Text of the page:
There are lots of terms to describe the market meltdown we’ve seen over the past month or so: a crash, a dip, a prelude to recession. The cattle industry has its own name for a downturn: a wreck – and make no mistake, we are in the middle of a big one. But though economic shock from coronavirus pandemic is part of it, this wreck has less to do with disease than with the uncertainty surrounding it.
Billy Schwertner has never done anything but work with cattle. At 74 years old, that’s saying something. Schwertner has a 3,000-acre ranch in Liberty County, just northwest of Houston, where he runs 450 head of cattle. He also owns and operates three livestock auctions – one in Edna, one in Wharton, and one in Anderson.
The once-a-week auctions connect ranchers to feedlots and big meat-packing companies. They’re a key link in the chain that runs from a pasture to your plate. Keeping them open is a responsibility that Schwertner takes seriously.
“I’ve been in the business nearly 40 years, and I have cancelled a sale maybe five times,” he says.
Last week wasn’t one of those times. Schwertner thought he might have to cancel because of the coronavirus, but county officials gave him the go-ahead. Agriculture is considered critical infrastructure, so at the moment, places like sale barns won’t be forced to close because of the virus as long as they’re enforcing social distancing. But that didn’t resolve all the uncertainty.
“Last Tuesday, my cell phone alone, not my office phone…I took 89 calls,” Schwertner says.
The calls were all from fellow ranchers. Even as shoppers picked meat coolers clean, fear and uncertainty around the coronavirus caused cattle prices to tank. Cattle dropped about 20% in value through the first three weeks of March. Ranchers wanted to know what would happen to the beef market – whether they should sell cows, or hold onto them or fatten them up.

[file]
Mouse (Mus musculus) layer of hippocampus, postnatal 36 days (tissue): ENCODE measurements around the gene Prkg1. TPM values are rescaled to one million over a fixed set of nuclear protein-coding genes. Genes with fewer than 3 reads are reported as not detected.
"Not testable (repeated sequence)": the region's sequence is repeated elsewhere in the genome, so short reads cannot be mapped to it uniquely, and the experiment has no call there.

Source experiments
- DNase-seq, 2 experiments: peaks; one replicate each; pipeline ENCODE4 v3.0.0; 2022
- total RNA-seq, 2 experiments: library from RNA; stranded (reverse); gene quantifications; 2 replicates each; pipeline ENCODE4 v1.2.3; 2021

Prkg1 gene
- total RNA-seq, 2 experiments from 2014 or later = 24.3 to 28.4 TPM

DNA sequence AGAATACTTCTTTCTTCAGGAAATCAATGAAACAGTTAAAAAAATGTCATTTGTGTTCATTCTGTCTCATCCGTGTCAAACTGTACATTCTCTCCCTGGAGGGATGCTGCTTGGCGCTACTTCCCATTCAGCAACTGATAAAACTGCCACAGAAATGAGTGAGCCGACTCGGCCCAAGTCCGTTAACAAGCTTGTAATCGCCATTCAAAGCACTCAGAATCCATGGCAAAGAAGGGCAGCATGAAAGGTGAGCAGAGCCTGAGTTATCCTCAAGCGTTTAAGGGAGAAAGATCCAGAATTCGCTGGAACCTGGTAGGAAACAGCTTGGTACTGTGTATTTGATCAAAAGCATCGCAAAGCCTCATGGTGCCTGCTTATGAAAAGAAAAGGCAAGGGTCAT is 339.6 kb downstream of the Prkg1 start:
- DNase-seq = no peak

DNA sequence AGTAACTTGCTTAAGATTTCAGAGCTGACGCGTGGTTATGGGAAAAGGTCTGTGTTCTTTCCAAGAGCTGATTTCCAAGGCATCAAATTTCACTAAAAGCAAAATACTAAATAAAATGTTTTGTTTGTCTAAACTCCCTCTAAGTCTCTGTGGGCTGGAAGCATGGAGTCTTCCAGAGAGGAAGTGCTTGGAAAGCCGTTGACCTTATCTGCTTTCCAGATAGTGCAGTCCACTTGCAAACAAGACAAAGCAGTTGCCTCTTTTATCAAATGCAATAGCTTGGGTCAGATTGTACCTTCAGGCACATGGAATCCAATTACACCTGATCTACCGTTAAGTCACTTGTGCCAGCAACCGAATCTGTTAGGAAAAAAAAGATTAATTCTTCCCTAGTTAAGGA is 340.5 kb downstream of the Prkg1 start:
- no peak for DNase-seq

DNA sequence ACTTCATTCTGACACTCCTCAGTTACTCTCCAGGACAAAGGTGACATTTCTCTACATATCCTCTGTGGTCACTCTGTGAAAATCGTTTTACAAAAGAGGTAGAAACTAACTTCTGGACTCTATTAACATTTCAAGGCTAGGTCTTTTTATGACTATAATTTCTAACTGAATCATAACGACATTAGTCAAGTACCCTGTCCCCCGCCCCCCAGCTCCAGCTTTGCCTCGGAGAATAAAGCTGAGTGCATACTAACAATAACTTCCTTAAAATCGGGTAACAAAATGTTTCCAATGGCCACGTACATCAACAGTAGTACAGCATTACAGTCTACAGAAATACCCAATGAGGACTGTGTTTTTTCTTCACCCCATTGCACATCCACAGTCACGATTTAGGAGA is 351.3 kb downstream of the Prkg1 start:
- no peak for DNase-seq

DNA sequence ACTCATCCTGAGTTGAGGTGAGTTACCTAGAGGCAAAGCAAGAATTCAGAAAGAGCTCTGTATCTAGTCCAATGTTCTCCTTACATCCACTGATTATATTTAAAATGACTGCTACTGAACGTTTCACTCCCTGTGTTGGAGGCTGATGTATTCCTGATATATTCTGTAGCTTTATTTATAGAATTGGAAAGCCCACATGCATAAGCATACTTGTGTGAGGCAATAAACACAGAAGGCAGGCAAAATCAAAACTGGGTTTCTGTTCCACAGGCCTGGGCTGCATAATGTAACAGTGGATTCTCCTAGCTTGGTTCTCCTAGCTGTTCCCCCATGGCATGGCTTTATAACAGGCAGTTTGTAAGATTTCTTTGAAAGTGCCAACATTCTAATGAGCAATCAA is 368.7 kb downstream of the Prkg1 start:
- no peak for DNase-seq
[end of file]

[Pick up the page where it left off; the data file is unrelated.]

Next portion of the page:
“I hate to give them the wrong answer. My famous comment is I can tell you what happened yesterday but I haven’t got a clue what’s going to happen tomorrow,” Schwertner says.
No one does – and that’s the problem.
Under normal conditions, the cattle market is fairly predictable. But the coronavirus has evaporated all normalcy. No one really knows what the demand for beef will look like for the foreseeable future. Grocery stores are selling out of hamburger, but what about restaurants? What’s going to happen to exports? Will people still be buying filets, or just tri-tip? And will the situation change again in a week, or a month?
The pervasive doubt is a huge problem for cattle raisers, according to David Anderson, a professor and extension economist at Texas A&M University, specializing in livestock.
“This is a real wreck for producers,” Anderson says. “It’s a disaster.”
And it couldn’t have happened at a worse time.
It’s not just that beef prices have suddenly dropped – they’ve dropped at a time when beef production was expected to be exceptionally high. Cattle prices hit record highs after Texas’ historic drought in 2011 and 2012. Ranchers responded by producing more cattle. But that takes time.
“I can’t snap my fingers and magically produce more beef,” Anderson says.
It takes a few years to do that. The U.S. cattle herd expands and contracts in cycles. By 2019, the beef cattle population had peaked – and it’s still at a high level.
So just as a huge number of cows are ready to be sold and then turned into beef, the coronavirus hit. Prices fell through the floor because of market uncertainty, and cattle producers were left in the lurch.
The shock to the market was so significant that some auctioneers cancelled their weekly sale because they weren’t sure if they’d have enough cows to make it worth their while. But rancher and auction owner Billy Schwertner will stay open as long as he’s allowed to.
“You know the producer needs to sell the animal to create cash flow. We need to have a sale to pay our bills and all that kind of stuff, and then our employees, keep all them going. And then it’s also [part of] that food chain,” he says.
So if cattle prices stay low, what happens next? Anderson, the Texas A&M economist, says in the short-term there aren’t a lot of reasons to be optimistic.
Tyson, the giant meat packing company, announced last week that it will give some of its suppliers a one-time cash bonus to help offset the price problems. But that likely won’t be enough to burn off the clouds of uncertainty hanging over the market.
The good news for ranchers is that at least feed costs are expected to be low this year, and there will likely be fewer calves born this spring than last, which could help prices come up.
“And so there are some supportive things in the market, depending on what happens in the next six months,” Anderson says. “And you know the uncertainty is how long does this last and how deep and severe does it get.”